We often take an album and measure its weight by the standout tracks – call them singles, hits, whatever you will. But then there’s the albums that truly set out to be that: an album. A group of tracks that work well enough together to accomplish the goal of the artist and translate the emotion behind their creation.
Nick Keeling’s latest tape release, The City of Seven Hills, works to document his hometown of Cincinnati. It intends to provide an “atmospheric interpretation” of the town he grew up in, according to his description. There’s nothing that’s stand-out special on the release, but something about it works to become incredibly emotional on its own. If you’re looking for a hit here, don’t bother listening. But if you’re looking for a sense of nostalgia and a soundtrack for memory, here it is.
Keeling’s effort – more so idea – expands through seven tracks, one for each of he hills Cincinnati was said to be built upon. The Urbana artist provides a musical background of improvised piano pieces which layer over field recordings from the Cincinnati area and archived news reports dealing with the city.
The piano work is as lackadaisical as the songwriting, if you would be so gracious to award that action to Keeling here. He lightly taps down on a few chords throughout “Clifton Heights,” but the most important thing is that they’re the right chords. Here you have an artist fully aware of what’s overdoing it and when to hold back. The field recordings – a light hint of laughing and some walking in-and-out of rooms – only add to the picture the album is painting.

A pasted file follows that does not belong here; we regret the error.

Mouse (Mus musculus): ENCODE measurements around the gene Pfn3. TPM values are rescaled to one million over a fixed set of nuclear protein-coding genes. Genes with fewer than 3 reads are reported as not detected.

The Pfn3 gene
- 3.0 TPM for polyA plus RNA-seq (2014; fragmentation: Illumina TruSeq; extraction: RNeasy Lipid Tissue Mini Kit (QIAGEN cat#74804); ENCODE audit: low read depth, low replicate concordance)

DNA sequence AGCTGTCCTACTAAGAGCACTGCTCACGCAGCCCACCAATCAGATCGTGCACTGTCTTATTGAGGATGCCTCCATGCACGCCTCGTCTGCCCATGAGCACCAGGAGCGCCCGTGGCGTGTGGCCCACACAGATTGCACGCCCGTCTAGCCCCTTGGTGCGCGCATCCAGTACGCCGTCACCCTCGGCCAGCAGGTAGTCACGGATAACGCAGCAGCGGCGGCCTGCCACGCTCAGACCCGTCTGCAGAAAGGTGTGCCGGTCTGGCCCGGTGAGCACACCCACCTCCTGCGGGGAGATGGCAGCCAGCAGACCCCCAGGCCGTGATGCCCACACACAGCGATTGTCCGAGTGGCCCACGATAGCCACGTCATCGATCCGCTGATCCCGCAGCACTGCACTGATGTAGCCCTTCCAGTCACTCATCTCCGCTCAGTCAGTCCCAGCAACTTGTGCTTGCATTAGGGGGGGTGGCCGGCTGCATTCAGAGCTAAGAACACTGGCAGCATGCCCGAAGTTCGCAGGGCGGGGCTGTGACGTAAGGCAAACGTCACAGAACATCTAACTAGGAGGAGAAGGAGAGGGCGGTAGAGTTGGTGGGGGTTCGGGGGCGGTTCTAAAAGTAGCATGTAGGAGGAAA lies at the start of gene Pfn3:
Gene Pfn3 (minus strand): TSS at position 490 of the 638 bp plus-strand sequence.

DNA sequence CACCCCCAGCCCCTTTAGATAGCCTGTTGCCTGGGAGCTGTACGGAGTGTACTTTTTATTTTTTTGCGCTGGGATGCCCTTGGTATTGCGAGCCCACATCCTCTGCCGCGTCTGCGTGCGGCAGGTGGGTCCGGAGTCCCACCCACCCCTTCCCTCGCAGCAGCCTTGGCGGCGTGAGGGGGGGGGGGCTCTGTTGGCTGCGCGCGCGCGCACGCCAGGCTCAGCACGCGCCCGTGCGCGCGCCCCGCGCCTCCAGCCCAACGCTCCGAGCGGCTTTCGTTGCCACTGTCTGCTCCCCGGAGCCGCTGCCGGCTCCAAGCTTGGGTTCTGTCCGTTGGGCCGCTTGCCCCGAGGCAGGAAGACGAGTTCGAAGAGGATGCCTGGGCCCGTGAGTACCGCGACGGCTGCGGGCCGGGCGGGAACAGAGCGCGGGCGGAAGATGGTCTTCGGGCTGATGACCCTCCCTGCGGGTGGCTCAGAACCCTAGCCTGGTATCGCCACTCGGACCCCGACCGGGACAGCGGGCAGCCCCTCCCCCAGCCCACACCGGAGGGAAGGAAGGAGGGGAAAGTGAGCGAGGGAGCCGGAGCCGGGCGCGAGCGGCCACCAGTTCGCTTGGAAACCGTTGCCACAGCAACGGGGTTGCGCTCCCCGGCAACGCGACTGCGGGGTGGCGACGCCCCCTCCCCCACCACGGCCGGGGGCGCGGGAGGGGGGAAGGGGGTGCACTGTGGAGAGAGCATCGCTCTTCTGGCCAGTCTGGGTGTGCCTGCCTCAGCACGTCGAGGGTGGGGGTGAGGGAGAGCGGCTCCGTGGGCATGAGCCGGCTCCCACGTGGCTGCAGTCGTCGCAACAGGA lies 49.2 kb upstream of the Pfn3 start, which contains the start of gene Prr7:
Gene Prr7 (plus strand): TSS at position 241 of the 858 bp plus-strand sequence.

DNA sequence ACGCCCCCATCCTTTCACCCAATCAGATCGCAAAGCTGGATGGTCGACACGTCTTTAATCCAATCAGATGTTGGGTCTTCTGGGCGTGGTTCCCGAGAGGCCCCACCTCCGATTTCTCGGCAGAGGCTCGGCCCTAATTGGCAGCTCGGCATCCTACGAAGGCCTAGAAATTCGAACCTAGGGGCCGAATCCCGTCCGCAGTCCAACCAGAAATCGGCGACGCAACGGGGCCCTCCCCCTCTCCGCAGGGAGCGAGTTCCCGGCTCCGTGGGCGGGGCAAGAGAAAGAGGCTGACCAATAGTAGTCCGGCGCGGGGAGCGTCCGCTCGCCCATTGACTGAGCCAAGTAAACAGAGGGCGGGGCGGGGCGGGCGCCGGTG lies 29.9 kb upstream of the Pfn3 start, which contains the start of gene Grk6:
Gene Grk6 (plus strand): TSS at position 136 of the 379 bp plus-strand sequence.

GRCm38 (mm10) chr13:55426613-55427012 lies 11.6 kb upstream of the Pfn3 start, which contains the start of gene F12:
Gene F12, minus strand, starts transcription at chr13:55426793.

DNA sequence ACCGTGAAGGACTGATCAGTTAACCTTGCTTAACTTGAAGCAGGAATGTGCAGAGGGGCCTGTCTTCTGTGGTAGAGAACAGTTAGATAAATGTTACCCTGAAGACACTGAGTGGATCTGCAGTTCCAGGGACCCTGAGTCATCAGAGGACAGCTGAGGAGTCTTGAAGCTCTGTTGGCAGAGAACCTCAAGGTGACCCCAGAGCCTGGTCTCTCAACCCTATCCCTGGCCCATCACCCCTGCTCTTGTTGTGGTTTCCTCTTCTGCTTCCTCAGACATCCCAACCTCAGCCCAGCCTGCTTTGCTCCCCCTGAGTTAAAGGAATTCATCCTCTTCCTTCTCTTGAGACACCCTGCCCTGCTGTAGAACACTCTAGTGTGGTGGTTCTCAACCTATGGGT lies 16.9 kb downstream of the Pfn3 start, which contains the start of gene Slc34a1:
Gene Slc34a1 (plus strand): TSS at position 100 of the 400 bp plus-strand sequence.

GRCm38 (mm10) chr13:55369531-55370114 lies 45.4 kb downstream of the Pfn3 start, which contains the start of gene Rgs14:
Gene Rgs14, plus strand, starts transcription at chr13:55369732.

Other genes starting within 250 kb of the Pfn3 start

The City of Seven Hills succeeds in taking the lo-fi aesthetic and pulling back the reigns just before crossing the line of becoming pretentious. The sound of the piano bends with the fading quality of the tape (“Fairmount”) and becomes as old as the city the album documents. While the track runs far too long for its repetitive improvisation, its job is accomplished early on.
Again, Keeling reaches a peak of emotion on the final track, “Fairview Heights.” The opening recording lays it out for you as the sound of Ray McKinley’s voice echoes the same homesick sentiment Keeling has develops by this point of the record: “Cincinnati, I’m coming home to you.” The voices quietly coming in-and-out of the background cements the beauty of Keeling’s piano – the best improvisation he has on the tape. The dynamic slows and quiets, as if Keeling was aiming to depict the distance growing between him and his home, then the click of the tape sounds and the album comes to a close.
In just over a half hour, Keeling explains himself without words. He’s over 230 miles from Cincinnati, and each recording brings the spirit of home a little bit closer while life makes it grow further away.